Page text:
MPs have warned that Priti Patel’s controversial UK immigration bill could fail stateless children by creating more barriers for UK-born youngsters to obtain British citizenship. According to a report released by the Joint Committee on Human Rights, the much maligned Nationality and Borders Bill ‘fails to protect the rights of stateless children adequately’.
The Joint Committee on Human Rights (JCHR) claims that the Bill’s failure to ‘prevent statelessness for children born in Britain represents a potential violation of the UK’s human rights obligations’.
The Bill, which is currently going through Parliament and was recently rejected by Labour, would introduce new regulations for the registering of stateless children. However, the JCHR has warned that those regulations would make it tougher for stateless young people to secure UK citizenship.
Not entitled to British nationality
The Nationality and Borders Bill states: “Stateless children in the UK – meaning those with no nationality - will not be entitled to British nationality unless the Home Secretary is satisfied that the child is unable to acquire another nationality.”
The Bill also says that being born in Britain does not automatically mean a right to UK citizenship and that children of immigrants may be deemed stateless if their parents have been prevented from conferring their nationality on their children by discriminatory laws elsewhere in the world.
The JCHR has called for the legislation in the Bill to be amended so that the rights of children are accounted for and ‘central to any decision-making’. The Committee wants to ensure that UK citizenship is only denied in cases where the nationality of a parent is ‘available to the child immediately, minus any legal or administrative rules’.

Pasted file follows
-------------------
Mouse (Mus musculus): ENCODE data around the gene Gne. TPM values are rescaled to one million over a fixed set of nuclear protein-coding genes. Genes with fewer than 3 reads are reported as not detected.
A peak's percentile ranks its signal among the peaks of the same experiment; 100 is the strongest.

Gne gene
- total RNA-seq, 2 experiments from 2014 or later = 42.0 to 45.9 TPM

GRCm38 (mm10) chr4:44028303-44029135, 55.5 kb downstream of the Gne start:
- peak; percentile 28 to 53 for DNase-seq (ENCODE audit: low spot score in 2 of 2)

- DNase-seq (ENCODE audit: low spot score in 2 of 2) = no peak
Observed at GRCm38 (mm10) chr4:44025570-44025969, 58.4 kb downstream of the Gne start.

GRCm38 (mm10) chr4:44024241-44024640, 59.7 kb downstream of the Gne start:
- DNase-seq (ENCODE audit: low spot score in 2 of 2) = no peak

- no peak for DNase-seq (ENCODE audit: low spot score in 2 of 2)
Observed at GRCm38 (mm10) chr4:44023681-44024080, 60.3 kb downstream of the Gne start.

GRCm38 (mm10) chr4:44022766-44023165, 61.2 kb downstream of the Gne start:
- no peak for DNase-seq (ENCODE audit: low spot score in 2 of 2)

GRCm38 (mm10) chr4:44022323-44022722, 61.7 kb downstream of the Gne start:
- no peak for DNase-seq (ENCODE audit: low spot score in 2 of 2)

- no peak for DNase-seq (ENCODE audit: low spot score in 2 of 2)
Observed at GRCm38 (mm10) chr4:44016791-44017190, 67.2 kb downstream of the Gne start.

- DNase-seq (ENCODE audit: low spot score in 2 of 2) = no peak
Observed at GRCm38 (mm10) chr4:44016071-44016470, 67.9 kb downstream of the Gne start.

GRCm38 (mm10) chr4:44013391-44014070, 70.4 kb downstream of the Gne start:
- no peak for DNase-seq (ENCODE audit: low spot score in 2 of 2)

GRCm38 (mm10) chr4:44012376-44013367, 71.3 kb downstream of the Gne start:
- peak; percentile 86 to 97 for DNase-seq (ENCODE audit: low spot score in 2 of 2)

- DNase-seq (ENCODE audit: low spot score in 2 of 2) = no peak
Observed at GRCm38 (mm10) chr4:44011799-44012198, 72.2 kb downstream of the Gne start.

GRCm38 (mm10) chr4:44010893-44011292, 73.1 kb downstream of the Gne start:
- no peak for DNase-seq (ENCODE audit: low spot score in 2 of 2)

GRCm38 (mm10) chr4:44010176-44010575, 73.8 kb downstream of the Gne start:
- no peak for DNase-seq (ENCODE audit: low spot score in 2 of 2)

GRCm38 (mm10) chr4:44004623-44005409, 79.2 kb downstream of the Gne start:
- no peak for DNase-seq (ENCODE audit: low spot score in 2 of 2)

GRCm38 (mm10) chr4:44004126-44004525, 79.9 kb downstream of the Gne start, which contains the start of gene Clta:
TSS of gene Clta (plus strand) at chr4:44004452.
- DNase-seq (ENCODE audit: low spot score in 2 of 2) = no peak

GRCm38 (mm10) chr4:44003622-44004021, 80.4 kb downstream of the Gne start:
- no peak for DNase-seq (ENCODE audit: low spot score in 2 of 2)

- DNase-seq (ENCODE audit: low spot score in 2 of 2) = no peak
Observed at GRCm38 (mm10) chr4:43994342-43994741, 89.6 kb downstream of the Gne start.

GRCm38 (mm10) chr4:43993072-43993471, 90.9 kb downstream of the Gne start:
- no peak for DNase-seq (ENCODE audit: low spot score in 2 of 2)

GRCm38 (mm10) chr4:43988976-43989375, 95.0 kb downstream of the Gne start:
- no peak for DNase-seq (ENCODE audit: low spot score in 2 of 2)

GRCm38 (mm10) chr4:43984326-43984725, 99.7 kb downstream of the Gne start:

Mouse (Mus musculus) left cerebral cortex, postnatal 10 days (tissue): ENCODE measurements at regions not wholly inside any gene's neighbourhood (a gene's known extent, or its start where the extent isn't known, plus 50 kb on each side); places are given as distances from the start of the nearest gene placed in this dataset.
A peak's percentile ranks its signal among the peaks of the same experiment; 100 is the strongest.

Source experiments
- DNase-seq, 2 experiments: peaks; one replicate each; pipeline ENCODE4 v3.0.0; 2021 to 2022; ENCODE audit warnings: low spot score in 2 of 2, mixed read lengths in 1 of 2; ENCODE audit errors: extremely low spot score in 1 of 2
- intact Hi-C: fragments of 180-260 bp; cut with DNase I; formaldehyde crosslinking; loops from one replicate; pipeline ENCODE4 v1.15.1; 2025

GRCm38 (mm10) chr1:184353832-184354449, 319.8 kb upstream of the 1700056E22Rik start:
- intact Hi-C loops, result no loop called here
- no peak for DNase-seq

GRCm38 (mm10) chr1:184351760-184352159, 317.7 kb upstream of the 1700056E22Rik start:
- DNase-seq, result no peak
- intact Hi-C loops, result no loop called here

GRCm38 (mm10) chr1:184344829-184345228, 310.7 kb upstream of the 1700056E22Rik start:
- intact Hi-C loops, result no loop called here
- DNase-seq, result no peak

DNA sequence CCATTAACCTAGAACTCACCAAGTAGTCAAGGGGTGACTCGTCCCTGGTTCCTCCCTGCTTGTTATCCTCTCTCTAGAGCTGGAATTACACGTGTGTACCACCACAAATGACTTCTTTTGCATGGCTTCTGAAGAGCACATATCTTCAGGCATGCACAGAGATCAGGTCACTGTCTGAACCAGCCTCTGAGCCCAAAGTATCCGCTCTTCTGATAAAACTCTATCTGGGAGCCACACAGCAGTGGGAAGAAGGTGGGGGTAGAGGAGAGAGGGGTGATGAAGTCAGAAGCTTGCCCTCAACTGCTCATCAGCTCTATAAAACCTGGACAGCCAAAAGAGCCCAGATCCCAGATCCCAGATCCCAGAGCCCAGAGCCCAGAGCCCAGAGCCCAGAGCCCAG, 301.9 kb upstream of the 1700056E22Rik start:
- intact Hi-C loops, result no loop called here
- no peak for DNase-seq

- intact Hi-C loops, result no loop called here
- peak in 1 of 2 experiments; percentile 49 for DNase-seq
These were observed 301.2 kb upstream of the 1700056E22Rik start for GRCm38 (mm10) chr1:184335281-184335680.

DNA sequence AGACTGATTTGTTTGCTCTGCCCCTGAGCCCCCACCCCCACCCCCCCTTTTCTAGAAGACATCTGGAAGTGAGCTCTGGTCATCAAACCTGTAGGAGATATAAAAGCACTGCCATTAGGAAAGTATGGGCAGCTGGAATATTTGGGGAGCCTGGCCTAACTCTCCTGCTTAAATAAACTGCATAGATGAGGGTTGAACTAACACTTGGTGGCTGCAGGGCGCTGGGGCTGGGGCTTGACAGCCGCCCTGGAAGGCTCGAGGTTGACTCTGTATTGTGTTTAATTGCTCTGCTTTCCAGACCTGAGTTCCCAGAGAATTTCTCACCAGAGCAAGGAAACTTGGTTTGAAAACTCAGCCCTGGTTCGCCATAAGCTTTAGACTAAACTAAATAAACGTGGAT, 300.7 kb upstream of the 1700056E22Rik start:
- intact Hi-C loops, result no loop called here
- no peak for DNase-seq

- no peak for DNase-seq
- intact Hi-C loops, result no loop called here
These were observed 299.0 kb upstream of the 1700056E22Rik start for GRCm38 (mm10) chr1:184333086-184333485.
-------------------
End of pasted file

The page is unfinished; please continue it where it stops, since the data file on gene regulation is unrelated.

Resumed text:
MPs welcome other parts of Bill
While Patel’s controversial UK immigration Bill has faced heavy criticism, MPs have welcomed some parts of it, particularly legislation that seeks to put an end to discrimination that exists under current rules that children born to unmarried parents can inherit UK citizenship from them, which they’re not able to do currently.
However, MPs have raised concerns over a lack of clarity concerning whether any fees will be charged for applications for British citizenship under the new clauses that aim to address discrimination.
Chair of the Committee, Harriet Harman, said that the legislation has taken a ‘welcome step’ toward tackling discrimination in British nationality law. However, she did have concerns over protections for stateless children and the barriers they may face to securing citizenship.
Ms Harman said: “The government must do more to ensure rights are fully protected in British nationality law, in particular recognising its obligations to stateless children which the bill does not fully do as it stands.”
Good character test
“The ‘good character’ test should not be applied to children and the government must also ensure that fees do not recreate barriers that it otherwise would have removed by addressing historic discrimination,” Ms Harman added.
Meanwhile, chief executive at the Project for the Registration of Children as British Citizens (PRCBC), Solange Valdez-Symonds, blasted the UK immigration bill for failing to address the ‘many obstructions’ that stop children from claiming their citizenship rights, describing it as a ‘terrible omission’.
Valdez-Symonds said: “The worst thing about this Bill is that for children born stateless it sets out how to increase barriers to their right to British citizenship. These citizenship rights are integral to the sense of security and identity of all children born and growing up here - and blocking these rights makes children feel profoundly excluded and alienated.”
Fix broken asylum system
In what has become a scripted response, a spokesperson for the Home Office said: “The Nationality and Borders Bill will fix the broken asylum system so that it is fair but firm, helping those in genuine need while stopping those who abuse the system and breaking the business model of ruthless people smuggling gangs.”
“The bill fully complies with all of our domestic and international obligations, including on human rights,” the spokesperson added.
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